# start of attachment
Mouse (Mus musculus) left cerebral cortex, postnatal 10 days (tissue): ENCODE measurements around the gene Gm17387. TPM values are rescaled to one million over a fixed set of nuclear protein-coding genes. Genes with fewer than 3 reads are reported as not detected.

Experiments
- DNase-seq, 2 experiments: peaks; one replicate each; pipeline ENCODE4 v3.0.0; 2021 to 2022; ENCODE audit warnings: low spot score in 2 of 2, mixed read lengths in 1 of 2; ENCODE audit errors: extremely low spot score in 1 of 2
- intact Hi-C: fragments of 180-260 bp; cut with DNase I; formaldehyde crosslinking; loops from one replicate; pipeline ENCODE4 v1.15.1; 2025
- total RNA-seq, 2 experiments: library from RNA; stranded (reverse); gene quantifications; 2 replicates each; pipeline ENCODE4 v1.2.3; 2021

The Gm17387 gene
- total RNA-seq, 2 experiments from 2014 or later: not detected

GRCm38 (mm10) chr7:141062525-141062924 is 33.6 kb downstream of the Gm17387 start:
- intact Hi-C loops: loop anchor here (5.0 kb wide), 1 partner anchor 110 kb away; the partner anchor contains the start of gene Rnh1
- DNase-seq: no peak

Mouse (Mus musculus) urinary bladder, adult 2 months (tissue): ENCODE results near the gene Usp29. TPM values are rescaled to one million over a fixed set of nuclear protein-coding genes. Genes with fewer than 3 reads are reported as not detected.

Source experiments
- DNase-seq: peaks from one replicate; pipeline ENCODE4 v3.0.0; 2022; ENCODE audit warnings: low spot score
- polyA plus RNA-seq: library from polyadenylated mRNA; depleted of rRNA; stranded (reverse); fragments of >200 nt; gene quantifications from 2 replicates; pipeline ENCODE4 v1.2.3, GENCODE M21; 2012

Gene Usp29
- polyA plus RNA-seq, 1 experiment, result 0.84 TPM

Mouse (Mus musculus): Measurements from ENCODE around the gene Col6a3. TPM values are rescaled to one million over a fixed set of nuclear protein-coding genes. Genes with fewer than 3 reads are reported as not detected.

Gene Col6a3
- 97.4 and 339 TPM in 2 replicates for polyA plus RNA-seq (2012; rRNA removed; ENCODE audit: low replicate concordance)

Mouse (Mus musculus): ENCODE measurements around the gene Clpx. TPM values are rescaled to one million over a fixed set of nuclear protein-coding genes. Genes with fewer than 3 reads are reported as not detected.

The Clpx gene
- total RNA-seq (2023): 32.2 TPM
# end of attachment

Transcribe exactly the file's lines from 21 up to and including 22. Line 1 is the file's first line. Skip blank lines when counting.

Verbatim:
The Clpx gene
- total RNA-seq (2023): 32.2 TPM